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|Top Dawgs in Big Mack Attack|
Blustery easterly winds blew consistently the last week creating a need for much extra effort in getting results on the flats. Easterly winds are almost always associated with stable high pressure, bluebird skies, and lower than normal water heights. Nonetheless, the results were achieved and some better than others. Overall the inshore species are scattered due to that the temperatures are back up to 79 degrees, but they will tighten up with each passing front as we move into November.
Some gator trout have made it back into the ultra skinny. Inside bayous, protected cul-de-sacs, and the first oyster bars guarding river, creek, and canal systems are producing some fish up to 4 lbs. The open pot holes at low tide are holding some hogs that are very spooky in addition to being spread out. Best approaches a quiet drifts with long casts with soft plastic jerk baits. Once found, it is best to slip over the hook and work the area over thoroughly, before continuing to drift. Too many times this past week I drifted onto fish that needed a bit more enticing to strike, only to be blown out when they saw our shadows. The open grass flats in 4 to 6 feet of water are producing school size fish, along with an occasional bluefish, jack cravelle, cobia and Spanish mackerel. Live sardines and jigs get the nod here. When we had water, redfish were easily found along the sawgrass points and oyster bars. Some spots yielded up to 2-dozen reds, but many of them were rats with a half dozen falling into the slot. Otherwise, we worked hard utilizing the run and shoot offensive to add a single or two on easterly winds and very low ebb tides. Without some type of flood tide, it is near impossible to both; reach the spots and expect the fish to make it to where we expect to find them. Best results came when the major moon tides gave us what we needed to get the job done.
Michael Overstreet took an unusual redfish of an impressive 40 inches and some 20lbs on Friday while working the low tide potholes on a flat with just 18 inches of water (see photo). In addition to that, many medium sized reds, a 26 inch trout and a 32 inch snook made a quality total inch “slam”. Redfish of this size (though not common) are found more often than not offshore on the Gulf Coast of Florida. While this particular fish is the exception to the rule, we were more than happy to oblige.
Michael Overstreet dwarfs wife's (Liz) 26 inch
trout with a 40 inch red
Liz tries to top Michael's 40 inch red with a 32 inch snook. Though she could not topple the red, she adds some inches to a Friday afternoon "slam".
The highlight of the week came on Saturday when team Bounty Hunter compiled of myself, Chris Bandl and Scott Myers took a shot in the “Big Mack Attack” Spanish mackerel tournament out of St. Petersburg. We faced some stiff wind and seas running 3 to 4 feet. After securing 1000 scaled sardines in the morning, I pointed the bow to some numbers in 10 feet of water just offshore of Port Richey to a favorite deep water grass flat that had produced macks for me in world class sizes over the years. We chummed the area for near an hour with little results as the water was churned due to the winds of all week. Best bet now was to get over some hard bottom rocks in a little deeper water. Again I dialed in the numbers. You could hear a pin drop in the boat when the GPS read 4.5 miles further southwest to go in some bad conditions. A half hour later we dropped anchor on some rocks west of New Port Richey in 22 feet of water and started to sweeten the soup.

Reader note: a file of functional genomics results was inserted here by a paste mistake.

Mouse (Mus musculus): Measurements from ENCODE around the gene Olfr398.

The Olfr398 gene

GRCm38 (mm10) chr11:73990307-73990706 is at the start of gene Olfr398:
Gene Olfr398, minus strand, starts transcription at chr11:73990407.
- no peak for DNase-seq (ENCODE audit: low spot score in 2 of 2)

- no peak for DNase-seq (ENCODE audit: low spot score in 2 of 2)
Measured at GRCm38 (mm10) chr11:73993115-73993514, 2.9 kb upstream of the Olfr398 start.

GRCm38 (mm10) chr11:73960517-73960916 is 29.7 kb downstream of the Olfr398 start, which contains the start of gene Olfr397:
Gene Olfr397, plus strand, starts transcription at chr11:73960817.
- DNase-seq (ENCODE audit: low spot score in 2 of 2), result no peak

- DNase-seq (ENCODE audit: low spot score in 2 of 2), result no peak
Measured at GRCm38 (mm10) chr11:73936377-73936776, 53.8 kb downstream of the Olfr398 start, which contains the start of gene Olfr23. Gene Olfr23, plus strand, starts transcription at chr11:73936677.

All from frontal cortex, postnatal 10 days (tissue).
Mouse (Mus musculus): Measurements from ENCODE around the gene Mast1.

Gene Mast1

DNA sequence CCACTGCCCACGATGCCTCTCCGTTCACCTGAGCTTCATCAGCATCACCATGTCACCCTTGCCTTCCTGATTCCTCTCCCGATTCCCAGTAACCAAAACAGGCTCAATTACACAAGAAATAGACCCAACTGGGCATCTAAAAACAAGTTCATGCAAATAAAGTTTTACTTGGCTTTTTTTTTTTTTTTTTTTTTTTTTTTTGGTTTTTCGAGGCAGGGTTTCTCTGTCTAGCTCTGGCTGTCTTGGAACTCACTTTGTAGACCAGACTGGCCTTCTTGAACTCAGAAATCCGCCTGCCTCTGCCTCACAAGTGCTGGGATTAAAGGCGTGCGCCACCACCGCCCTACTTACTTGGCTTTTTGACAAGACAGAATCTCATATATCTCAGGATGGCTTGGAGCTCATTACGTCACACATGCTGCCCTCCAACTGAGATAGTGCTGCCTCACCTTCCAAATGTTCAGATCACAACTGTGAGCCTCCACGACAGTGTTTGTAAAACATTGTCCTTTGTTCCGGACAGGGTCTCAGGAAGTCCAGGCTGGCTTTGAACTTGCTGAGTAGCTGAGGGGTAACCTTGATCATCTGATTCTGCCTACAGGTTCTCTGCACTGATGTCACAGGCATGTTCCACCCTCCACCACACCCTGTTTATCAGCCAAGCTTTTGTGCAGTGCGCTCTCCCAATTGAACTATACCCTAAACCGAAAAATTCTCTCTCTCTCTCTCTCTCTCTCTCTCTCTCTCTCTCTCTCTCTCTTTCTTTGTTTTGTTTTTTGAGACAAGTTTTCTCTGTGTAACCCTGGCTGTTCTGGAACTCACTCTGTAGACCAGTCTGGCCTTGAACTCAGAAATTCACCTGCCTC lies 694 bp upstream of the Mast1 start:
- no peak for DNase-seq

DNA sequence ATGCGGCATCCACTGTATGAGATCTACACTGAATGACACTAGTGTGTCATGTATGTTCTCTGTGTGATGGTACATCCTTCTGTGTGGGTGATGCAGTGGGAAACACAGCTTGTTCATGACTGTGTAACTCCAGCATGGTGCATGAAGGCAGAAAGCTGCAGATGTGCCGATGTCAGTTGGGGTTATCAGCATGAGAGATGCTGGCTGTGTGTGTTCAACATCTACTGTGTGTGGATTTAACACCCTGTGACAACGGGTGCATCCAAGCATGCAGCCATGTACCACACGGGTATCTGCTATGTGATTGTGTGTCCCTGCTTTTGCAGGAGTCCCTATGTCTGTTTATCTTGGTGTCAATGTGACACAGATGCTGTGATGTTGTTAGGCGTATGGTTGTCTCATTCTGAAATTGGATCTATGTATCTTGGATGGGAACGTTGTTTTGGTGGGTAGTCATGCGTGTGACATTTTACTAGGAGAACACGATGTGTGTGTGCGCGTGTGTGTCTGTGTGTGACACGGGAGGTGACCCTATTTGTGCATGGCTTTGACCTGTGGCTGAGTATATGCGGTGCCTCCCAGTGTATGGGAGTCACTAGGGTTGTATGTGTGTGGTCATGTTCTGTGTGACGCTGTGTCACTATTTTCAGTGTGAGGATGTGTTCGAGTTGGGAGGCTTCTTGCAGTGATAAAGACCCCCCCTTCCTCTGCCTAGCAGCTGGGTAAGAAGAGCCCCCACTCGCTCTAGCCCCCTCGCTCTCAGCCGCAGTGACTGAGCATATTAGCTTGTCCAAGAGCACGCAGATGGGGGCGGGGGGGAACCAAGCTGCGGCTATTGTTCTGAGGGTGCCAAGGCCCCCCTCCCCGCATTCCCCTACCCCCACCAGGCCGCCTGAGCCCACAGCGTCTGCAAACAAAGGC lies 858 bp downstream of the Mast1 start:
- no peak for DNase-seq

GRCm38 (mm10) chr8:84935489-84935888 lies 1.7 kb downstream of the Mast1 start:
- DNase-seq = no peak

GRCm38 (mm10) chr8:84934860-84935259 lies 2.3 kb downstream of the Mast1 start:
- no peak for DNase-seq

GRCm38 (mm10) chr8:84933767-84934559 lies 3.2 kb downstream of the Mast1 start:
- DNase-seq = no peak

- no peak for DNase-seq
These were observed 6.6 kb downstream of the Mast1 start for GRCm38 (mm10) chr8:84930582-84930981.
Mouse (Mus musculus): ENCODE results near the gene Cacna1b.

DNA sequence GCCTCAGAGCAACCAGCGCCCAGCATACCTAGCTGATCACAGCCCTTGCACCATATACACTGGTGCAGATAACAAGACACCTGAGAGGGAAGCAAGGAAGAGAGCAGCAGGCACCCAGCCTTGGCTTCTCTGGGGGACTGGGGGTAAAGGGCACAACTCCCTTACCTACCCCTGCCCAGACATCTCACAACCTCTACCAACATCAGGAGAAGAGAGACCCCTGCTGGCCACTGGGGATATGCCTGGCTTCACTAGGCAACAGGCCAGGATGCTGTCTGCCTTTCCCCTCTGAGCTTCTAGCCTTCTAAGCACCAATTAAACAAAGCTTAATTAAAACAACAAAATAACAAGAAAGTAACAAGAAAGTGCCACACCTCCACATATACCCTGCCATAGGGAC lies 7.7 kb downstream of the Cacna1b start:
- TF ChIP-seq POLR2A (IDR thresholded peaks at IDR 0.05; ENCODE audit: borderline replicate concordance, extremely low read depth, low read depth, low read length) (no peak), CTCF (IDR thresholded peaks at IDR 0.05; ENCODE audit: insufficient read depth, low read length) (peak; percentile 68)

Within an hour, the bite light was on. Scott made the first contribution with a 5 pounder and over the next 4 hours Chris and Scott had caught about 30 mackerel, 17 of which ranged 5 to 6 lbs. We then decided on a quitting time to allow enough time to make weigh in. About 15 minutes prior to that time expiring, Chris hooked a fish that made an incredible run. Now on the gaff, we liked our chances and headed in. At the scales, Chris’s fish tipped the scales at 6.25 and took top honors and a check for $1,200. Billy Moore took 2nd with 5.35; Bud Henly fishing with Mark Miklos on Prime Time took 3rd with 5.05. Rules allowed only 1 fish weighed per boat entry thus the other jumbo macks in our box did not qualify for a potential sweep.
few kings are in the area the past week and will only build in numbers
as the water cools and the fish continue their southbound migration. Fall
is, in my opinion, the better kingfish migration as traditionally the
big boys tend to head south much closer to shore in clean water conditions.
Chris Bandl (left) and Capt. Robert McCue display the 6.25 lb. Spanish mackerel to take first place in the 2001 Big Mack Attack Tournament.
A scouting trip on the nearshore grouper fishing proved slow. A good friend dawned the mask and fins to survey some spots last week and found some fish are home, but they are resident fish. The bruised and scared migratory fish of the depths have not migrated in yet due to the warm water we are still experiencing. I will check our unique and productive bottom again in between the following fronts. The grass seems to have cleared somewhat, and the water is clear outside the 20ft contour, this making excellent bottom trolling conditions for grouper. For those set on them, 40 to 50 feet is the mark and trolling is an excellent way to build your cache of numbers.
A mild front is passing the state during the next day and a perfect fall cooling scenario is in place. If it continues in a moderate fashion, expect some excellent and prolonged fall fishing.
Screaming Drags and Tired Arms!
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